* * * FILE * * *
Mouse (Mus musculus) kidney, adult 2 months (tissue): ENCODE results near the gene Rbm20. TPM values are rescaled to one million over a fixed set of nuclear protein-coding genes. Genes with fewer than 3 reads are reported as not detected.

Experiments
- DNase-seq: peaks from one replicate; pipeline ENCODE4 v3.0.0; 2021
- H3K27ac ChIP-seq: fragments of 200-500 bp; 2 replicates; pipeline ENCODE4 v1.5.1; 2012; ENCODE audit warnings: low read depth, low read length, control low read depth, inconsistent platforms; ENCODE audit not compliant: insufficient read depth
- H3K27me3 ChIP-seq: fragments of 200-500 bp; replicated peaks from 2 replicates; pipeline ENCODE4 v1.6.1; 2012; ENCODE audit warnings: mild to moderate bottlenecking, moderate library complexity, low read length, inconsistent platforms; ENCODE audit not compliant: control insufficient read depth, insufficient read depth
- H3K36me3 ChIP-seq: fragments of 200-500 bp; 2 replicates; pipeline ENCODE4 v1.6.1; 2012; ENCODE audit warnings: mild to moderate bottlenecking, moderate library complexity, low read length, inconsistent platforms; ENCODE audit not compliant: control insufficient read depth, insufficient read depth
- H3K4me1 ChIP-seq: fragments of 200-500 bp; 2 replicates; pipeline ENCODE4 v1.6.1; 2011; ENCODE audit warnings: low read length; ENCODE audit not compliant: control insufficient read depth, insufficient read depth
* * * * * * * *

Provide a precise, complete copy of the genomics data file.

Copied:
Mouse (Mus musculus) kidney, adult 2 months (tissue): ENCODE results near the gene Rbm20. TPM values are rescaled to one million over a fixed set of nuclear protein-coding genes. Genes with fewer than 3 reads are reported as not detected.

Experiments
- DNase-seq: peaks from one replicate; pipeline ENCODE4 v3.0.0; 2021
- H3K27ac ChIP-seq: fragments of 200-500 bp; 2 replicates; pipeline ENCODE4 v1.5.1; 2012; ENCODE audit warnings: low read depth, low read length, control low read depth, inconsistent platforms; ENCODE audit not compliant: insufficient read depth
- H3K27me3 ChIP-seq: fragments of 200-500 bp; replicated peaks from 2 replicates; pipeline ENCODE4 v1.6.1; 2012; ENCODE audit warnings: mild to moderate bottlenecking, moderate library complexity, low read length, inconsistent platforms; ENCODE audit not compliant: control insufficient read depth, insufficient read depth
- H3K36me3 ChIP-seq: fragments of 200-500 bp; 2 replicates; pipeline ENCODE4 v1.6.1; 2012; ENCODE audit warnings: mild to moderate bottlenecking, moderate library complexity, low read length, inconsistent platforms; ENCODE audit not compliant: control insufficient read depth, insufficient read depth
- H3K4me1 ChIP-seq: fragments of 200-500 bp; 2 replicates; pipeline ENCODE4 v1.6.1; 2011; ENCODE audit warnings: low read length; ENCODE audit not compliant: control insufficient read depth, insufficient read depth